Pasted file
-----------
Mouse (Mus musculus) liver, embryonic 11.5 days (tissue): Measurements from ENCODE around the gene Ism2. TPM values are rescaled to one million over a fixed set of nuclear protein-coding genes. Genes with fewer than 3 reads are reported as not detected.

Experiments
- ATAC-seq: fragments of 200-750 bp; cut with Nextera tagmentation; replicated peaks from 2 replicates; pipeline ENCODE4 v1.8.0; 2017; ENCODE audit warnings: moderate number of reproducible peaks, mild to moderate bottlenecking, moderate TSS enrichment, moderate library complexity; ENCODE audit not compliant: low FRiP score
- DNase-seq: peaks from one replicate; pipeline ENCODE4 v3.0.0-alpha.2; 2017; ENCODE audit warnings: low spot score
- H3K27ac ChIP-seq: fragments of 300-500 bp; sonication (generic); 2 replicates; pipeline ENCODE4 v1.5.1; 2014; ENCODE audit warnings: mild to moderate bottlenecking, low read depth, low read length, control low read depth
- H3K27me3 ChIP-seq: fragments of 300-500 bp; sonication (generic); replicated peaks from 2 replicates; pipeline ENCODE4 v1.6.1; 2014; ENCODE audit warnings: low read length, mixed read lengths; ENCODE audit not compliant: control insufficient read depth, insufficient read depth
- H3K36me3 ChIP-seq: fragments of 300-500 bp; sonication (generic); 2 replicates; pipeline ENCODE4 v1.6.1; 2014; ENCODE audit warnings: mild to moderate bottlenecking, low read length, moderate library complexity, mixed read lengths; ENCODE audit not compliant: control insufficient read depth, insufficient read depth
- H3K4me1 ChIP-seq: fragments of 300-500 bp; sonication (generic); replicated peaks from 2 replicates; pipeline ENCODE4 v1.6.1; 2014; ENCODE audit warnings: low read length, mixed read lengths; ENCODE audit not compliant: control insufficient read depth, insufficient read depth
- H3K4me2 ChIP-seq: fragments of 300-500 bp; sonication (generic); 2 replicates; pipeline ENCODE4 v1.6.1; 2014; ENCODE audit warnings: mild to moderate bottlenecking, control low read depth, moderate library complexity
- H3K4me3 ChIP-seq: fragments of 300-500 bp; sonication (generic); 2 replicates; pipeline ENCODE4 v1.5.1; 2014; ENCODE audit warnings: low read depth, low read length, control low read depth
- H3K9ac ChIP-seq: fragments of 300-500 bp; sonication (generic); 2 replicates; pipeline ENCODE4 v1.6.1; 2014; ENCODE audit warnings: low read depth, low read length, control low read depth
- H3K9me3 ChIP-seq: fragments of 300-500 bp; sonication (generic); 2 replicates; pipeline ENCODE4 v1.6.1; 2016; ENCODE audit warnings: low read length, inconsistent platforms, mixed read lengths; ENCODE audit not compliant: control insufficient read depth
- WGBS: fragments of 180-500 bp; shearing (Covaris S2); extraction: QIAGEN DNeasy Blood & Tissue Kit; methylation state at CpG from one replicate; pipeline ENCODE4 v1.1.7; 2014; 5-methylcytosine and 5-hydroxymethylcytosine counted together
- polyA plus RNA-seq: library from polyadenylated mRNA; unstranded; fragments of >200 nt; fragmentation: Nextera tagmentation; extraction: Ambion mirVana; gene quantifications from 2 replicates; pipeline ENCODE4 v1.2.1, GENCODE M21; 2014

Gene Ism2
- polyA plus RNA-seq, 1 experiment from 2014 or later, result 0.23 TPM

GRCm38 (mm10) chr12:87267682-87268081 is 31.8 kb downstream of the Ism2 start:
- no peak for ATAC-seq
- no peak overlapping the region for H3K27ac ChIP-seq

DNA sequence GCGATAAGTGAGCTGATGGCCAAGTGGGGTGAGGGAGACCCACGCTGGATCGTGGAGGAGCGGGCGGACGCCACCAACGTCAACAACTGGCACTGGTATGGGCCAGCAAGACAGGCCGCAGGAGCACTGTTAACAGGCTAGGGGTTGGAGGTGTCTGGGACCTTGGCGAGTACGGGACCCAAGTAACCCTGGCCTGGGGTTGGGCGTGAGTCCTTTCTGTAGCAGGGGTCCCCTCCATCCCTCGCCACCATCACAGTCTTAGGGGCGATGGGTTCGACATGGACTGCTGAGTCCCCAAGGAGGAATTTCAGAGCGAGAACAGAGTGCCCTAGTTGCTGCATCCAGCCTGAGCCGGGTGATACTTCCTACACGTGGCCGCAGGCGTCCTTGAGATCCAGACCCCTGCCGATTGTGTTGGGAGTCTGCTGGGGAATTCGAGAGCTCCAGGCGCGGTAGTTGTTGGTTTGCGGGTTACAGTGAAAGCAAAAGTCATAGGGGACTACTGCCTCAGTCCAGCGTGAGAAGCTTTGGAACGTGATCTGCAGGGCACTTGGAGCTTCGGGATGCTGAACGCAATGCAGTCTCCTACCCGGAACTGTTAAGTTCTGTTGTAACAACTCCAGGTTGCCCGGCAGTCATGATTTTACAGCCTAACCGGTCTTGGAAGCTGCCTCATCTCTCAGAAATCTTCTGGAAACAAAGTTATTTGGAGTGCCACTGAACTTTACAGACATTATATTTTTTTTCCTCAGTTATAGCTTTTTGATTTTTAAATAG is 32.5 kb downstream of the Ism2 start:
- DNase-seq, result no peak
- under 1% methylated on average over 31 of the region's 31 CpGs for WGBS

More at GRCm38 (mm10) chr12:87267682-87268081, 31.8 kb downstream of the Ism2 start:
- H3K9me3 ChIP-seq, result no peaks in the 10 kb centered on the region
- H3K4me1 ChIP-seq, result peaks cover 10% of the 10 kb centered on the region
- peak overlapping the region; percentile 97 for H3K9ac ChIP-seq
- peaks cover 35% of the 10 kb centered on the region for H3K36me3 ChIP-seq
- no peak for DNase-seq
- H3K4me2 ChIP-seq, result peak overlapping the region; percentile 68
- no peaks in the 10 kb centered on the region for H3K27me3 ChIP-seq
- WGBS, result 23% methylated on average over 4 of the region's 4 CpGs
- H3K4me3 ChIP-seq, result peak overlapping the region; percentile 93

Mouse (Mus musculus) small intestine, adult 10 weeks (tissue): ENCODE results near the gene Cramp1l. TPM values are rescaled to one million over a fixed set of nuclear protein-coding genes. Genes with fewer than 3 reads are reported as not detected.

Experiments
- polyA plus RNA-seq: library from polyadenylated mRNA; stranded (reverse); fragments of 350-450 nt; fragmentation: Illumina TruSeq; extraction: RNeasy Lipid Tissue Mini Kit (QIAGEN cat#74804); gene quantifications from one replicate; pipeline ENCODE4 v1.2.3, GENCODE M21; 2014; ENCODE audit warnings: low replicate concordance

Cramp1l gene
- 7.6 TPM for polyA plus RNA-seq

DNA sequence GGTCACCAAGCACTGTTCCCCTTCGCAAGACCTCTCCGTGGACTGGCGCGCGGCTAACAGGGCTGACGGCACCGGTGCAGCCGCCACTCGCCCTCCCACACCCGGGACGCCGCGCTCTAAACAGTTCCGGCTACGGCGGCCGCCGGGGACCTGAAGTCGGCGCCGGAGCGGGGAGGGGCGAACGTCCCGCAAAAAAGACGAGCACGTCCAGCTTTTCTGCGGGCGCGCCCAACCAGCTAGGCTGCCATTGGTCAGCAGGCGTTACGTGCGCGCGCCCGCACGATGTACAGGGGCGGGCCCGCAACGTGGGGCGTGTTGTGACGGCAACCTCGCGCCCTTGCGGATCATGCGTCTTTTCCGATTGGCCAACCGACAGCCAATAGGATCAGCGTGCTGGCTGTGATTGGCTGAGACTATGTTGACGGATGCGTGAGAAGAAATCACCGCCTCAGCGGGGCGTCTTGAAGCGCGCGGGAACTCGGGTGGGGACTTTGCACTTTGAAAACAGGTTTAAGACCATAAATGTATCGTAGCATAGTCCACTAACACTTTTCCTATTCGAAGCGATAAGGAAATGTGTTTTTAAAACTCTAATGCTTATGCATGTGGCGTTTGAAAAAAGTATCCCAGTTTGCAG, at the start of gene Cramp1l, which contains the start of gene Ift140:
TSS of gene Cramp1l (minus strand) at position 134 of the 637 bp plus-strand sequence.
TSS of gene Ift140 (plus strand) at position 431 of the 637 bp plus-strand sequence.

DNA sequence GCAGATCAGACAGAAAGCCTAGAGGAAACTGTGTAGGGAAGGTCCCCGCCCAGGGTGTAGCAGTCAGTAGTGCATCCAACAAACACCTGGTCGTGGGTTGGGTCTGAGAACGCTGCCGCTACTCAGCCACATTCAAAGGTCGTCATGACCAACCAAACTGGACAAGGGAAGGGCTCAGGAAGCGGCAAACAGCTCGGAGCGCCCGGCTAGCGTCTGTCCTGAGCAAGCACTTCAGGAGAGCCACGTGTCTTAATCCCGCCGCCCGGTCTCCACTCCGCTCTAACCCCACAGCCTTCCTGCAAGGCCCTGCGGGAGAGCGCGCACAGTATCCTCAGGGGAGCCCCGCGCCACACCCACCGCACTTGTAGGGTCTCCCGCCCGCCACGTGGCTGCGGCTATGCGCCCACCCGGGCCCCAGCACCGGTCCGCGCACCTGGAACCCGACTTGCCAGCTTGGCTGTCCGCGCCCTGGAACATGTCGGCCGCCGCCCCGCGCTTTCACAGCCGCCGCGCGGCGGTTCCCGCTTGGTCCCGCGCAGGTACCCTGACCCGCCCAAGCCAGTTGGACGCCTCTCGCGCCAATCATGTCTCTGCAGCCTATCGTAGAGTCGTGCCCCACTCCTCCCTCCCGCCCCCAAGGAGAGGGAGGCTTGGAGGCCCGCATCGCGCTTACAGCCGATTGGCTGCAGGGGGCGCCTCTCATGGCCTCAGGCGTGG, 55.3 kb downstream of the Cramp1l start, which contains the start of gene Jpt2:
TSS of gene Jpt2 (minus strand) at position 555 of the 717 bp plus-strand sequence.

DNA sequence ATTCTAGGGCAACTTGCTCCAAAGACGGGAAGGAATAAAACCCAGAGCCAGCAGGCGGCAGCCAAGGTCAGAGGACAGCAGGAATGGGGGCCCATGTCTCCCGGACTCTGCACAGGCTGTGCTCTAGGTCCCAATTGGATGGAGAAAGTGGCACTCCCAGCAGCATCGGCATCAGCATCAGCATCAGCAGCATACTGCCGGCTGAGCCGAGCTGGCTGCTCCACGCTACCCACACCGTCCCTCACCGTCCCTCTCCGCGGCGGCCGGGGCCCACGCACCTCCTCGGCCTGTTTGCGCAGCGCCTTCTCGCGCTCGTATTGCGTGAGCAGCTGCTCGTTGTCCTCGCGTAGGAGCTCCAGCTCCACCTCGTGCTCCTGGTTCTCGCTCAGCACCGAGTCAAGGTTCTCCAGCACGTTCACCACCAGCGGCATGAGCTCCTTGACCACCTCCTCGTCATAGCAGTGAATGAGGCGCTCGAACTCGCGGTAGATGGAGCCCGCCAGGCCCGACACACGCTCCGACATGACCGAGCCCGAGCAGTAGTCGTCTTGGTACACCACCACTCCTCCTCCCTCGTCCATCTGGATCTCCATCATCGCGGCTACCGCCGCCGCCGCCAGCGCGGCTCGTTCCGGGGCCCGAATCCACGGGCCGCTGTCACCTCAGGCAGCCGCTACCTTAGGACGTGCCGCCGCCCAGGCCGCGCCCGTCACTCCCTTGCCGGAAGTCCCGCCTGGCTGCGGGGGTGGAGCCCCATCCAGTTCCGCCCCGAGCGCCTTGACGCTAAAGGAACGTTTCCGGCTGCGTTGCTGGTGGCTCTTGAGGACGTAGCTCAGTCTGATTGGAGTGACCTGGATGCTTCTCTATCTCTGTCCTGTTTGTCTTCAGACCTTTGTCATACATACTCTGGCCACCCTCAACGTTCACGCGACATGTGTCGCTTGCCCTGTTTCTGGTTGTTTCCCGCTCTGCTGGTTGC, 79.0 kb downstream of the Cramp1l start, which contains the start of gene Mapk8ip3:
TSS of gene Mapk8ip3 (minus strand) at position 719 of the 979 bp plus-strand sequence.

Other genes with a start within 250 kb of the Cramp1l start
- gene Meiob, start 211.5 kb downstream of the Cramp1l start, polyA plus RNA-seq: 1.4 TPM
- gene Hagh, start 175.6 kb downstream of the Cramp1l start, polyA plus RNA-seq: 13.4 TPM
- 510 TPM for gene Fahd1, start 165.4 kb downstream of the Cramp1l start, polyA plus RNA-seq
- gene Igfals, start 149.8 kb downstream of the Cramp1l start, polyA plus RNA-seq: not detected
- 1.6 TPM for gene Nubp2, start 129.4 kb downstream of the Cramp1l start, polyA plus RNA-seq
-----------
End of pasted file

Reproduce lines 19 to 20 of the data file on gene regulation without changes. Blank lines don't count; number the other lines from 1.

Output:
- no peak overlapping the region for H3K27ac ChIP-seq

DNA sequence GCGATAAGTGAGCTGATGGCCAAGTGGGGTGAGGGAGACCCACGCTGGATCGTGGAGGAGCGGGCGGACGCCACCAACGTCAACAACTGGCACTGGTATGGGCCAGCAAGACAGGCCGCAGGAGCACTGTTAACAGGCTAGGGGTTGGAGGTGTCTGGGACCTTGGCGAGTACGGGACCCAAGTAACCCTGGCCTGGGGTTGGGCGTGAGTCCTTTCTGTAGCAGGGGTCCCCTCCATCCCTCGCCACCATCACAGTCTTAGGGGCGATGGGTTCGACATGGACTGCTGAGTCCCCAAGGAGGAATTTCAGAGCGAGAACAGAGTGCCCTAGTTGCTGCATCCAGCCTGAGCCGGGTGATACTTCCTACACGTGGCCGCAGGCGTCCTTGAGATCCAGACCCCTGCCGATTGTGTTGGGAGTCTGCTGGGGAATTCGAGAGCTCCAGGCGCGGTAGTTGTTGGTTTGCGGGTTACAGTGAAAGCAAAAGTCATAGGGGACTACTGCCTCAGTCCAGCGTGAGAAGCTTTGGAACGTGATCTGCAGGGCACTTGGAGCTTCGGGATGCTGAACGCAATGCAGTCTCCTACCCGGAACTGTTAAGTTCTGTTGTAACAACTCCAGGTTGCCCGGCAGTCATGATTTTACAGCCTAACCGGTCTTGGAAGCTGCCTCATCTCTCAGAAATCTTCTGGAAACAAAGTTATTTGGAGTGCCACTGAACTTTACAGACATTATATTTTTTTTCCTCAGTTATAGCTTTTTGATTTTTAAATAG is 32.5 kb downstream of the Ism2 start: